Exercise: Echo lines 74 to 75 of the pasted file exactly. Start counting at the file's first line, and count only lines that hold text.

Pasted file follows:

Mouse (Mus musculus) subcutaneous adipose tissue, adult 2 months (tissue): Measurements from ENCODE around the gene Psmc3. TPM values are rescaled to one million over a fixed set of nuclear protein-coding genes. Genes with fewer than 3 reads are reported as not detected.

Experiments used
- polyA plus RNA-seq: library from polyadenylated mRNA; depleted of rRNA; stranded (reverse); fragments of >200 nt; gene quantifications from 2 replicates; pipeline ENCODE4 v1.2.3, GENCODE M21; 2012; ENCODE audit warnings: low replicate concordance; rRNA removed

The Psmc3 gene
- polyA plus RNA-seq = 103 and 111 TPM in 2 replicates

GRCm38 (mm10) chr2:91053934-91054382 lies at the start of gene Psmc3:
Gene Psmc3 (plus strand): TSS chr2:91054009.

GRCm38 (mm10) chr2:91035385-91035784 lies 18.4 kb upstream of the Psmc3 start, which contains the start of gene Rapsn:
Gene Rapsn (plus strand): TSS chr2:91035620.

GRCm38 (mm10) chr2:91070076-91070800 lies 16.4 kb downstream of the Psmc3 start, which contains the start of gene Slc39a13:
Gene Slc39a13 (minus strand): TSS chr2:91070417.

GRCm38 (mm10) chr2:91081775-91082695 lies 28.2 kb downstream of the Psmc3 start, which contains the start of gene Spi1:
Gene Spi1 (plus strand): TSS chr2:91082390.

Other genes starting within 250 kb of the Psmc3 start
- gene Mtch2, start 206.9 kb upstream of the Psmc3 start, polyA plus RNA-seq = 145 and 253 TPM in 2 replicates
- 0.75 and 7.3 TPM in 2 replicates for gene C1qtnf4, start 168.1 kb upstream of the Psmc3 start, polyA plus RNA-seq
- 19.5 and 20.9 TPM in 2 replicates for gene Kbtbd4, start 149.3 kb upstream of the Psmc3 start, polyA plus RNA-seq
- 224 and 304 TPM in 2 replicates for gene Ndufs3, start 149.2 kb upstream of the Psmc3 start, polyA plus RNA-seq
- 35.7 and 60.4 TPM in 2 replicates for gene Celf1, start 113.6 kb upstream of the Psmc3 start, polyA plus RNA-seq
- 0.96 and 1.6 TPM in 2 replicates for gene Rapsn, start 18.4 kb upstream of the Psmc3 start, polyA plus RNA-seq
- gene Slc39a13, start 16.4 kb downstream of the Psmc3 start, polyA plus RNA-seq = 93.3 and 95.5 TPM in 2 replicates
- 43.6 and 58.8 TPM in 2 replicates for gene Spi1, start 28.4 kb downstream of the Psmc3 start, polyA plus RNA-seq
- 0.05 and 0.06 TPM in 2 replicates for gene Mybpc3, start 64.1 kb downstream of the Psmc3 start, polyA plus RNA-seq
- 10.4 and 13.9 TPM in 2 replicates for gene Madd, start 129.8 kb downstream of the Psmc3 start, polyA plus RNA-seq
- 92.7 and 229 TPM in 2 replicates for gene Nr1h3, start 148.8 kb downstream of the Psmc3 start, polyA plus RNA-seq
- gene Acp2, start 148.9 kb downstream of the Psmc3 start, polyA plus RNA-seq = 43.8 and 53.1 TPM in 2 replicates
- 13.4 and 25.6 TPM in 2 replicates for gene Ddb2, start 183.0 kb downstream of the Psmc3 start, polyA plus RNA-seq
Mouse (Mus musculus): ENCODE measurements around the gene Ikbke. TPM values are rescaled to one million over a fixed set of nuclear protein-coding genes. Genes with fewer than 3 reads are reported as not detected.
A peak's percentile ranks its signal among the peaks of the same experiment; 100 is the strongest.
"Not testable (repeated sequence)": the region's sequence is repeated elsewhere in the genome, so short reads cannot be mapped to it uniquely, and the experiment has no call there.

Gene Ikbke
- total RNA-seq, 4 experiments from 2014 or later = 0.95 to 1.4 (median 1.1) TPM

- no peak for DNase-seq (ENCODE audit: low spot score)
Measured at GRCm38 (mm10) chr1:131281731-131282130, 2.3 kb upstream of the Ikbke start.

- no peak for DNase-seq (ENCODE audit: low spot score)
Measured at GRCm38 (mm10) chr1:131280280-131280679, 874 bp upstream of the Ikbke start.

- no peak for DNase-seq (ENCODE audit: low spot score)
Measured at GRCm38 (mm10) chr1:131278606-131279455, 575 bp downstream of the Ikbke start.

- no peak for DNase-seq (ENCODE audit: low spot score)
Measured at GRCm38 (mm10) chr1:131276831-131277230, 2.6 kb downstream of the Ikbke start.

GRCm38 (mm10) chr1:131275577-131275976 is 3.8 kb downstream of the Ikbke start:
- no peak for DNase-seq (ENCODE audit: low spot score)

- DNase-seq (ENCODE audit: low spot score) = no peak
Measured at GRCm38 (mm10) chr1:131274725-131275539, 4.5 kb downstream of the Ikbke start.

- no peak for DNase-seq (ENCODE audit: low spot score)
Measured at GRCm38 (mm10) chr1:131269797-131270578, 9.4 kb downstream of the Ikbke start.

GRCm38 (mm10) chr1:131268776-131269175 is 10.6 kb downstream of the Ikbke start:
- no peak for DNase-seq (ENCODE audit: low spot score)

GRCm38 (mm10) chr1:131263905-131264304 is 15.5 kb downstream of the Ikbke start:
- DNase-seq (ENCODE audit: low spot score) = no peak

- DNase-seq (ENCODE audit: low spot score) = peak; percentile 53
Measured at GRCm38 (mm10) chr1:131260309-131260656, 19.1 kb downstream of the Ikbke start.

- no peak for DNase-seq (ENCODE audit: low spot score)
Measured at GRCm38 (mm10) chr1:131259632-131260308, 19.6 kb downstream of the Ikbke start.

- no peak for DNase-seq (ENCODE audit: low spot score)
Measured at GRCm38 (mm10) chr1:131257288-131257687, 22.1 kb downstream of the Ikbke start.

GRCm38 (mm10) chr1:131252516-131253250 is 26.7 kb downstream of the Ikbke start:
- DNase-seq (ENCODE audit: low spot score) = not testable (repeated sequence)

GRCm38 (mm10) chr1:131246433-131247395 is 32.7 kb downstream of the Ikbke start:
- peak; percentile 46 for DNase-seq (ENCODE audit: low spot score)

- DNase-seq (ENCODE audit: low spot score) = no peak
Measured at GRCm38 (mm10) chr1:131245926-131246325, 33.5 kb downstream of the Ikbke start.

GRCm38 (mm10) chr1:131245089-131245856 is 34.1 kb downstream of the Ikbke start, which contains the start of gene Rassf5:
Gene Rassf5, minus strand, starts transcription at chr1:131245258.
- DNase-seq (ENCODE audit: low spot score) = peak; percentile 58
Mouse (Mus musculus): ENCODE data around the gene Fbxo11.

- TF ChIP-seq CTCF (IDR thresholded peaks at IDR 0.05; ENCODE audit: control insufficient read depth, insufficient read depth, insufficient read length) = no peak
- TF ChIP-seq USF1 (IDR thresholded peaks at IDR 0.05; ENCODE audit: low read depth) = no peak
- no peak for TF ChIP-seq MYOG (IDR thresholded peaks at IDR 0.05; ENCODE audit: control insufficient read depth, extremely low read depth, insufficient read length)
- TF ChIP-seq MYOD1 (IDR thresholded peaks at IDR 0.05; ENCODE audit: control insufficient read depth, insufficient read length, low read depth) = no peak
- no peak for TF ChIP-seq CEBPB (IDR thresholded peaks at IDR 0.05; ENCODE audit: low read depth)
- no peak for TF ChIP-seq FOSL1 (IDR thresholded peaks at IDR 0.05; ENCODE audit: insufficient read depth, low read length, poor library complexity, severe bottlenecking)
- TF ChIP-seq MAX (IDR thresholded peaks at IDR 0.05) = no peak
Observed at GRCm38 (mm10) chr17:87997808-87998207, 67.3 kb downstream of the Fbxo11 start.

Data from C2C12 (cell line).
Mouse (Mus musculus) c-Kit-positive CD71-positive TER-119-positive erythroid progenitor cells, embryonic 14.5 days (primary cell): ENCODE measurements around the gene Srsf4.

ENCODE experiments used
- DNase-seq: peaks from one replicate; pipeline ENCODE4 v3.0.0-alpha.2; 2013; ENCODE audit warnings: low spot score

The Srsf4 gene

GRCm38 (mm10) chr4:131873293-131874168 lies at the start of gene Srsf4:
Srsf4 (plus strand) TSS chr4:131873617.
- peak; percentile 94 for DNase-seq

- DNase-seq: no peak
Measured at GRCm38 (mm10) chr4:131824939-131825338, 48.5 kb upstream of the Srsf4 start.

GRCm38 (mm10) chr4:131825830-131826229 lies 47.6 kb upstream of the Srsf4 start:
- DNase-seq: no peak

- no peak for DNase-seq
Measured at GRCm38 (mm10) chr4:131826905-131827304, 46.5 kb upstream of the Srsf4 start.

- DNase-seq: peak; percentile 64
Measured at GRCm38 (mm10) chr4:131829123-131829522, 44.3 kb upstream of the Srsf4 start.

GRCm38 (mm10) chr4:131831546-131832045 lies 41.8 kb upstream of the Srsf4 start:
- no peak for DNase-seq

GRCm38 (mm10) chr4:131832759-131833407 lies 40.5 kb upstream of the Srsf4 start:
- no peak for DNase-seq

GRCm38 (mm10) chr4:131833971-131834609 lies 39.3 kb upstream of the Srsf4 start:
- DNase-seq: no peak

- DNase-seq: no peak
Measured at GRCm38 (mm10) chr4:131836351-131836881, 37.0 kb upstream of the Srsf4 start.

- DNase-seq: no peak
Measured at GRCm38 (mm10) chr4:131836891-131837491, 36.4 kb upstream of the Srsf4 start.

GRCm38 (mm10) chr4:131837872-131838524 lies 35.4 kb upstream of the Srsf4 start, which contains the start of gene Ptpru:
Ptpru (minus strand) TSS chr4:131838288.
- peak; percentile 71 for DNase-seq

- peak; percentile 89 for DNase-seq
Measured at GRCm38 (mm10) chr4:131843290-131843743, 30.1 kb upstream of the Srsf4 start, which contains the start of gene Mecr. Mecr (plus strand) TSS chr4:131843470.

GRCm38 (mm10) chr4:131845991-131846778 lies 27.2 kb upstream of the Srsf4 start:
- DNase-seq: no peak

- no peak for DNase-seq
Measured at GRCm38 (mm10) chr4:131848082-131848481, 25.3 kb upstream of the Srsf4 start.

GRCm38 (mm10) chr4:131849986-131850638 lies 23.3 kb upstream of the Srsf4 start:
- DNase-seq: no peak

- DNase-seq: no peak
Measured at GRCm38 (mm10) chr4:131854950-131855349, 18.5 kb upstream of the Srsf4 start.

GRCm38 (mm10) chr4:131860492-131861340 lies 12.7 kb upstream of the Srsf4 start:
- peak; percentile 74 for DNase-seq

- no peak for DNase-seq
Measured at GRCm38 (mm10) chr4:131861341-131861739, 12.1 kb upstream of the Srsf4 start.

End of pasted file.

Observed at GRCm38 (mm10) chr17:87997808-87998207, 67.3 kb downstream of the Fbxo11 start.

Data from C2C12 (cell line).